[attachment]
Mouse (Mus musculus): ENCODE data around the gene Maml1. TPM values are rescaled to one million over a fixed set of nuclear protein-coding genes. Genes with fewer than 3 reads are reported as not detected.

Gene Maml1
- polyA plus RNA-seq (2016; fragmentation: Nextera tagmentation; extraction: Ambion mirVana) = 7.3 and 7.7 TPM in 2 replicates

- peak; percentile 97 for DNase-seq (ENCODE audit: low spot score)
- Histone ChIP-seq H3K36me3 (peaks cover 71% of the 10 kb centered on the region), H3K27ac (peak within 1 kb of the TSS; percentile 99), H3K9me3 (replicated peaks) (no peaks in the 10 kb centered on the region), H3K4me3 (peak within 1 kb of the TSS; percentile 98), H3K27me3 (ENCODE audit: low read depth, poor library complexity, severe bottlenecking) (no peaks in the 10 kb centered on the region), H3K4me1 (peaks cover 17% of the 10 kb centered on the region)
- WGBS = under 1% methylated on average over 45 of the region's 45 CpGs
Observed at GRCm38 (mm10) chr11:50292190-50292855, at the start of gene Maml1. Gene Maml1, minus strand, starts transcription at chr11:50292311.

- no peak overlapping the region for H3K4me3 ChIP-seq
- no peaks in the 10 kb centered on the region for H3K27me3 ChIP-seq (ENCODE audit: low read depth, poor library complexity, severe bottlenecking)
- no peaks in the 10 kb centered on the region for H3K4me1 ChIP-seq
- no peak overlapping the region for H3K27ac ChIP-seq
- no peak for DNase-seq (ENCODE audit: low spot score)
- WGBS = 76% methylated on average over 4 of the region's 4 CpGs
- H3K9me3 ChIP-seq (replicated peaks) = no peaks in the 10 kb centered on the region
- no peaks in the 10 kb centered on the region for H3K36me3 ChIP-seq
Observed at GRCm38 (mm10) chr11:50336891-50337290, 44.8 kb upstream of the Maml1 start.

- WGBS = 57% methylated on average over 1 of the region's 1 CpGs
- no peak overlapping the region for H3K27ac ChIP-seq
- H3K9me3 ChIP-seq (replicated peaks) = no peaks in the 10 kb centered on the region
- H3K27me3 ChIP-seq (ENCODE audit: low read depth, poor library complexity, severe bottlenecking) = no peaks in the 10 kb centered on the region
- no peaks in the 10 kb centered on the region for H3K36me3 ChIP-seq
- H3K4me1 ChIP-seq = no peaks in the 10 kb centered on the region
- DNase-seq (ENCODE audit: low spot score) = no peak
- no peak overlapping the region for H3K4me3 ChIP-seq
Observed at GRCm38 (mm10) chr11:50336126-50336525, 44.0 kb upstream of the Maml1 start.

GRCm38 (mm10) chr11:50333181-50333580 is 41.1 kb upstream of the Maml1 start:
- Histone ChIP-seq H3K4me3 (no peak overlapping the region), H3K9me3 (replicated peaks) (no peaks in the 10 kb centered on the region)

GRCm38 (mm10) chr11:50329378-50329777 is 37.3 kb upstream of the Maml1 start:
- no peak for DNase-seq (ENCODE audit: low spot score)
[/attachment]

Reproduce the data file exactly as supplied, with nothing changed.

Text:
Mouse (Mus musculus): ENCODE data around the gene Maml1. TPM values are rescaled to one million over a fixed set of nuclear protein-coding genes. Genes with fewer than 3 reads are reported as not detected.

Gene Maml1
- polyA plus RNA-seq (2016; fragmentation: Nextera tagmentation; extraction: Ambion mirVana) = 7.3 and 7.7 TPM in 2 replicates

- peak; percentile 97 for DNase-seq (ENCODE audit: low spot score)
- Histone ChIP-seq H3K36me3 (peaks cover 71% of the 10 kb centered on the region), H3K27ac (peak within 1 kb of the TSS; percentile 99), H3K9me3 (replicated peaks) (no peaks in the 10 kb centered on the region), H3K4me3 (peak within 1 kb of the TSS; percentile 98), H3K27me3 (ENCODE audit: low read depth, poor library complexity, severe bottlenecking) (no peaks in the 10 kb centered on the region), H3K4me1 (peaks cover 17% of the 10 kb centered on the region)
- WGBS = under 1% methylated on average over 45 of the region's 45 CpGs
Observed at GRCm38 (mm10) chr11:50292190-50292855, at the start of gene Maml1. Gene Maml1, minus strand, starts transcription at chr11:50292311.

- no peak overlapping the region for H3K4me3 ChIP-seq
- no peaks in the 10 kb centered on the region for H3K27me3 ChIP-seq (ENCODE audit: low read depth, poor library complexity, severe bottlenecking)
- no peaks in the 10 kb centered on the region for H3K4me1 ChIP-seq
- no peak overlapping the region for H3K27ac ChIP-seq
- no peak for DNase-seq (ENCODE audit: low spot score)
- WGBS = 76% methylated on average over 4 of the region's 4 CpGs
- H3K9me3 ChIP-seq (replicated peaks) = no peaks in the 10 kb centered on the region
- no peaks in the 10 kb centered on the region for H3K36me3 ChIP-seq
Observed at GRCm38 (mm10) chr11:50336891-50337290, 44.8 kb upstream of the Maml1 start.

- WGBS = 57% methylated on average over 1 of the region's 1 CpGs
- no peak overlapping the region for H3K27ac ChIP-seq
- H3K9me3 ChIP-seq (replicated peaks) = no peaks in the 10 kb centered on the region
- H3K27me3 ChIP-seq (ENCODE audit: low read depth, poor library complexity, severe bottlenecking) = no peaks in the 10 kb centered on the region
- no peaks in the 10 kb centered on the region for H3K36me3 ChIP-seq
- H3K4me1 ChIP-seq = no peaks in the 10 kb centered on the region
- DNase-seq (ENCODE audit: low spot score) = no peak
- no peak overlapping the region for H3K4me3 ChIP-seq
Observed at GRCm38 (mm10) chr11:50336126-50336525, 44.0 kb upstream of the Maml1 start.

GRCm38 (mm10) chr11:50333181-50333580 is 41.1 kb upstream of the Maml1 start:
- Histone ChIP-seq H3K4me3 (no peak overlapping the region), H3K9me3 (replicated peaks) (no peaks in the 10 kb centered on the region)

GRCm38 (mm10) chr11:50329378-50329777 is 37.3 kb upstream of the Maml1 start:
- no peak for DNase-seq (ENCODE audit: low spot score)